A brief history of Hanami
Hanami, 花見 in Japanese, literally means, “flower viewing.” Throughout Japan, people gather in mass to look at the trees and picnic (or even camp!) under the trees. The practice dates back centuries, with people first admiring plum blossoms instead (which bloom earlier than sakura). This is called umemi, 梅見 in Japanese, “plum viewing”. But the first time hanami specifically referred to cherry blossom tree was in the world’s first novel, The Tale of Genji.
The Tale of Genji
The Tale of Genji, written in the early 11th century. Around this time, the Imperial Court began holding flower-viewing parties complete with feasting and drinking sake under the trees. Eventually, the lowly commoners were practicing hanami as well and a national pastime was born! And since Japan doesn’t have laws against having open containers of alcohol in public, there is nothing stopping you from staying true to the traditional meaning of hanami 🌸 🍶 🌸
Today, locations with a large number of trees often hold cherry blossom tree festivals, complete with souvenir booths, food stalls, and hordes of tourists.
Myths about Cherry Blossom Tress Season in Japan
For the uninitiated, there are a couple of basic “facts” often disseminated about cherry blossom tree in Japan:
- It begins in mid-March.
- But it’s uncertain exactly when it will start (making planning difficult, if not futile).
- It lasts for one week, two at most.
- And then it’s gone. The trees disappear like ghosts in the wind.
All of these things are lies. Okay, “lies” is a bit harsh, but I can at least say that none of these things is the complete truth.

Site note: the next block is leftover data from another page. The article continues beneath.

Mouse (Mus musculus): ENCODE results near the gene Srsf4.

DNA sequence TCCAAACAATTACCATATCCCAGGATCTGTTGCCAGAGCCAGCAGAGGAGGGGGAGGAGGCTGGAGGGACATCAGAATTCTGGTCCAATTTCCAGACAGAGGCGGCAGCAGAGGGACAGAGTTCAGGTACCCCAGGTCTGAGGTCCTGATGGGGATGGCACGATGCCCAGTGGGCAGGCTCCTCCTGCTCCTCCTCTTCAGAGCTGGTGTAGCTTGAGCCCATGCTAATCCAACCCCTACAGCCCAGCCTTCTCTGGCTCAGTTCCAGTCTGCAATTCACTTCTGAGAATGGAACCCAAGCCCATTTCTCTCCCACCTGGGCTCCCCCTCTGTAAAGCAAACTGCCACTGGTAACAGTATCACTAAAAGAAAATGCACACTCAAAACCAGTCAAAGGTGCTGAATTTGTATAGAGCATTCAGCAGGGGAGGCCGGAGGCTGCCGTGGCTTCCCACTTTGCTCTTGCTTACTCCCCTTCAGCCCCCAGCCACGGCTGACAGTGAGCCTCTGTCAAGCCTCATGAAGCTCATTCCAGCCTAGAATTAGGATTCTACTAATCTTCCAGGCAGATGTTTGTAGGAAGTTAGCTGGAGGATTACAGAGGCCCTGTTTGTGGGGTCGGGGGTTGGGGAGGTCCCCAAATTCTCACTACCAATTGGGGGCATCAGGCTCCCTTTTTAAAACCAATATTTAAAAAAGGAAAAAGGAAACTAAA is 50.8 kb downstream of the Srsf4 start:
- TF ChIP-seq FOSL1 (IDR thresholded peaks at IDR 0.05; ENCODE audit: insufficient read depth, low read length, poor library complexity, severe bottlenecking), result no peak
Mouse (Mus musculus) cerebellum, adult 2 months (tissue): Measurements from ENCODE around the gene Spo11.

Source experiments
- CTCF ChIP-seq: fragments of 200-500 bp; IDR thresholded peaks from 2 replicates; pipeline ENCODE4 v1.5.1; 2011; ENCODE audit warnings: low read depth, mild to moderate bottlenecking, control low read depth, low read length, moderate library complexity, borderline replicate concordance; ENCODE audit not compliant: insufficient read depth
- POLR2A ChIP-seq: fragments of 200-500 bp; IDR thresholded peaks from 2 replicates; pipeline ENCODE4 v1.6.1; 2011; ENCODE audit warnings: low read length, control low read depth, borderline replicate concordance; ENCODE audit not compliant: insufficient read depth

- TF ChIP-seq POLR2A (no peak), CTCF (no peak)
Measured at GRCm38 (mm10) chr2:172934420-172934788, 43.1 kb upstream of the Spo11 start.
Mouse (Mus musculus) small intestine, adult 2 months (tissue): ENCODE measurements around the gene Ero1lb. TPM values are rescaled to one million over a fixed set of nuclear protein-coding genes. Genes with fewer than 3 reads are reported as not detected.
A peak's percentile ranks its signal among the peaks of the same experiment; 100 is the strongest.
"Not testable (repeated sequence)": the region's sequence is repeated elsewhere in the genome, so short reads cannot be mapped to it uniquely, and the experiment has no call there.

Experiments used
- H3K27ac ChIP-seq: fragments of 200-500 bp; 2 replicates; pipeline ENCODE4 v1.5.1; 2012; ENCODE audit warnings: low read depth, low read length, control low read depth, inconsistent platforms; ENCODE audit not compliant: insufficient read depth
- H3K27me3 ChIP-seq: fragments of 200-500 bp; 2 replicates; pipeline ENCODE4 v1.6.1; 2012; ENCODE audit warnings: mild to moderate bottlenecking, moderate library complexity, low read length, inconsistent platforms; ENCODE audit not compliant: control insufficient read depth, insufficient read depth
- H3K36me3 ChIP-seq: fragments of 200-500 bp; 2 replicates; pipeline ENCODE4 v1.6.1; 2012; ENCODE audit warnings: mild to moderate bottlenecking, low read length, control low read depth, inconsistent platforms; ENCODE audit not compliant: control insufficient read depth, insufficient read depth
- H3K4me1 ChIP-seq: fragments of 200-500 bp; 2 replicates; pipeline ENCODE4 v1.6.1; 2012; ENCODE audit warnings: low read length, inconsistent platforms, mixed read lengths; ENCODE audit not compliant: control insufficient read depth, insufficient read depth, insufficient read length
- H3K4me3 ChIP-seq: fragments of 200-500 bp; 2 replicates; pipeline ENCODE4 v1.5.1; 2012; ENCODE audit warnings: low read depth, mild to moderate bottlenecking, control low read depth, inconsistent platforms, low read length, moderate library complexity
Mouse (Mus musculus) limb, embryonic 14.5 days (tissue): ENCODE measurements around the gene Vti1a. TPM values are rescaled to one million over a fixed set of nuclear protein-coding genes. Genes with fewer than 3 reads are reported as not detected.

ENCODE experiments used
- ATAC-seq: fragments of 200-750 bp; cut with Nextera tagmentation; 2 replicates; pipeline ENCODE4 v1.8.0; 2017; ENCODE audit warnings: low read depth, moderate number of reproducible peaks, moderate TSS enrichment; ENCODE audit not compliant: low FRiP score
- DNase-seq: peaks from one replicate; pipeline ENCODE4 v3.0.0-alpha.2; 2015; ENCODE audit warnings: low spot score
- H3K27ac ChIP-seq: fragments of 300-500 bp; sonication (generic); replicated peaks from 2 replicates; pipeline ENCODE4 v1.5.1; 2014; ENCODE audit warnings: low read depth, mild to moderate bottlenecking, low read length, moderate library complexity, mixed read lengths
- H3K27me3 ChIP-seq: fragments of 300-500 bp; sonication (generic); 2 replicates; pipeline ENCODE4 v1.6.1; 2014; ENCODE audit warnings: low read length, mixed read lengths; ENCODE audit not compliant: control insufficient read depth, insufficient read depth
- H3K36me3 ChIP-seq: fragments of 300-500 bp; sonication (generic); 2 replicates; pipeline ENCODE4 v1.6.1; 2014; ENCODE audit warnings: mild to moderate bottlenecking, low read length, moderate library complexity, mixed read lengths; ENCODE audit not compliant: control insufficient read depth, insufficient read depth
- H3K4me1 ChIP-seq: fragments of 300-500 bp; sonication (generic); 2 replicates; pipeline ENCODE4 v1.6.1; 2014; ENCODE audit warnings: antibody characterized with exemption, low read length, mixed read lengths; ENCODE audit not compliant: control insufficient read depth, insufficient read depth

Luckily, the truth paints a much nicer picture for people who are trying to plan a trip to Japan to participate in hanami!
5 things you need to know about Sakura in Japan
Japan is a much bigger country than you might expect. Its four main islands, Honshu, Hokkaido, Kyushu, and Shikoku are together 150% the size of the United Kingdom.
I travelled through ten locations on the main island of Honshu, ranging from Miyajima Island in the south to Hirosaki in the north. The drive between these places takes about eighteen hours.
From coasts in the south to the Japanese alps — there were cherry blossoms in every single place! Even in places where the peak bloom was more than a month past. How is that even possible? I thought they bloom for a mere two weeks??
Here’s what I learned about cherry blossom tree in Japan.
Every tree is different
The phrase “late-bloomer” exists for a reason. Cherry blossom trees aren’t connected to each other by some underground communication network. Yes, most trees of a specific variety in a specific place do bloom together. However, it doesn’t mean that you’ll necessarily miss out on cherry trees in bloom because you’re too late. There are many factors that contribute to when a specific cherry tree blooms.
Left: Cherry trees in full bloom at Tenryu-Ji in Kyoto, 21. April (19 days after “full bloom” for the city). It’s most likely so late because it’s one of the common late-blooming varieties.
Sakura bloom depending on latitude
Sakura bloom over a broad period of time, largely based on latitude. For example, blooming begin in Okinawa as early as January. The “cherry blossom tree front” slowly moves north over the course of several months, with Sakura blooming in Japan’s northern island, Hokkaido, throughout May. This front indicates the opening of the first blossoms, and not the arrival of full bloom (which is often about a week or two after).
This means that any trip between February and May has the possibility of viewing cherry blossoms. That’s encouraging!
Sakura bloom depending on elevation
Latitude is not the only factor in creating the Spring conditions needed for cherry trees to bloom. A more southernly city can have a later cherry blossom tree season if it has higher elevation (which keeps temperatures cooler).
For example, Tokyo was set to begin blooming around the 21st of March. Yet, at the beginning of May, we saw cherry blossom tree in full bloom in Kawaguchi-ko, a town southwest of Tokyo near Mt. Fuji. These trees were largely in full sun, and included varieties that you’d expect to bloom at the beginning of the season.